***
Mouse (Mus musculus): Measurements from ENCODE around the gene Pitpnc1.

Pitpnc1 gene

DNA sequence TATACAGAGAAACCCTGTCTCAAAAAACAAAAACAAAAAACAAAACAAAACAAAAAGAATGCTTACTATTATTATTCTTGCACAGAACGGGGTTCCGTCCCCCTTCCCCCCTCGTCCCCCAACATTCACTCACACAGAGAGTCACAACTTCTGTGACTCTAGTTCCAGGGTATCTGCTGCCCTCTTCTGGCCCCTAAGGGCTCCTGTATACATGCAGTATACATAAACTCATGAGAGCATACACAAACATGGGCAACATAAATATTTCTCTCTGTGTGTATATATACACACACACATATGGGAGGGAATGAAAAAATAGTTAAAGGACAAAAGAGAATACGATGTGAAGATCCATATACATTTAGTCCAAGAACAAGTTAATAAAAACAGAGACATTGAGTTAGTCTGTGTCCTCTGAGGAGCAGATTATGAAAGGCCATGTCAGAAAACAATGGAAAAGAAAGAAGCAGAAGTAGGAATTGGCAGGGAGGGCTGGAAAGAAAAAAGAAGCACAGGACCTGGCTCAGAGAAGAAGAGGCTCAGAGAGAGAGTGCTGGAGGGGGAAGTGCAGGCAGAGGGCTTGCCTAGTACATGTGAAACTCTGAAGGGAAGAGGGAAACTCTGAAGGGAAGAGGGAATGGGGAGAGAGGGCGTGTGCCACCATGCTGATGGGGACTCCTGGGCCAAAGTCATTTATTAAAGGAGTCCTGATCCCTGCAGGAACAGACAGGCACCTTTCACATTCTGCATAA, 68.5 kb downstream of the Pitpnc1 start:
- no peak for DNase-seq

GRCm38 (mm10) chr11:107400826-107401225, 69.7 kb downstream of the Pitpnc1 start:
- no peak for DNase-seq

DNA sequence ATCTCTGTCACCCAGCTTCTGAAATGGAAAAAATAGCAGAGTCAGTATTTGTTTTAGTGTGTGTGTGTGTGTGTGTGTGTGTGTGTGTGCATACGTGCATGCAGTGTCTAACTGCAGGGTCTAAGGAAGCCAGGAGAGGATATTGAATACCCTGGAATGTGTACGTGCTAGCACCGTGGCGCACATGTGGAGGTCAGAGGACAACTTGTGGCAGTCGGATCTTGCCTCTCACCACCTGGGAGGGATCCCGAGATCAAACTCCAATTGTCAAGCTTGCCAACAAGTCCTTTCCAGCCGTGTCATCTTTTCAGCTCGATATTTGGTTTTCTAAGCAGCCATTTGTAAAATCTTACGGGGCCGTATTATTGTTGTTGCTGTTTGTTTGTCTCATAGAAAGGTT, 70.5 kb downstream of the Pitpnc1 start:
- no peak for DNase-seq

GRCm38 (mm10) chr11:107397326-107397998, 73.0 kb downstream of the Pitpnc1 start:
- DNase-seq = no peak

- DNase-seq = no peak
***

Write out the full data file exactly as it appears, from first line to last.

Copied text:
Mouse (Mus musculus): Measurements from ENCODE around the gene Pitpnc1.

Pitpnc1 gene

DNA sequence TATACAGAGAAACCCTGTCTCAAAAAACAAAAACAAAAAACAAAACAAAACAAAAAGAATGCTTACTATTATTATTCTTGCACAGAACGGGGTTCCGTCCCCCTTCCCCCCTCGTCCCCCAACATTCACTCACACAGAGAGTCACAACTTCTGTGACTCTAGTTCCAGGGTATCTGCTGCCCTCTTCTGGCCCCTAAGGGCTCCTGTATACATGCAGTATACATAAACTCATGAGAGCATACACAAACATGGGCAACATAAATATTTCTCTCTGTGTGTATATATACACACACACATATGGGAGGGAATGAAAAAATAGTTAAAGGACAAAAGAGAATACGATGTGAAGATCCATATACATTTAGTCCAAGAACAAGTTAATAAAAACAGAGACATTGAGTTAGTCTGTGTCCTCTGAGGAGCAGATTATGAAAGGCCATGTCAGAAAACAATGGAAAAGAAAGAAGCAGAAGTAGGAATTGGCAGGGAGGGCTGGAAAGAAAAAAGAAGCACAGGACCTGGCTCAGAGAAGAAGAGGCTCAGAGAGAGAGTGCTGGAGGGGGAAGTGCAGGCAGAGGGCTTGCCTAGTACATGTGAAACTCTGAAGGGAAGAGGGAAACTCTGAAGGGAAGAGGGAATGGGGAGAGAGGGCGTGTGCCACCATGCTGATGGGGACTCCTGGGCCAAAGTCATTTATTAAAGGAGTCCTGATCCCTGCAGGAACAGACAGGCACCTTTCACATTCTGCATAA, 68.5 kb downstream of the Pitpnc1 start:
- no peak for DNase-seq

GRCm38 (mm10) chr11:107400826-107401225, 69.7 kb downstream of the Pitpnc1 start:
- no peak for DNase-seq

DNA sequence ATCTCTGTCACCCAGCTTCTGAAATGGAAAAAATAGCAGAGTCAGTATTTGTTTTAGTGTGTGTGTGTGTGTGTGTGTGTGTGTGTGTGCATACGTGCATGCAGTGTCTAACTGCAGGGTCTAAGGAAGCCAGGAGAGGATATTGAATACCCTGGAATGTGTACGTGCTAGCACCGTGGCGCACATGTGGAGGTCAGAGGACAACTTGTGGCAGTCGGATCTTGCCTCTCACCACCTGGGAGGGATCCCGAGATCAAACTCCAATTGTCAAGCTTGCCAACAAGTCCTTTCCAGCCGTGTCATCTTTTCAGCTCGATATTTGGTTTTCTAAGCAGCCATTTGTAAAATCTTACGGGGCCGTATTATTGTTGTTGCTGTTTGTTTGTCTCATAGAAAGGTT, 70.5 kb downstream of the Pitpnc1 start:
- no peak for DNase-seq

GRCm38 (mm10) chr11:107397326-107397998, 73.0 kb downstream of the Pitpnc1 start:
- DNase-seq = no peak

- DNase-seq = no peak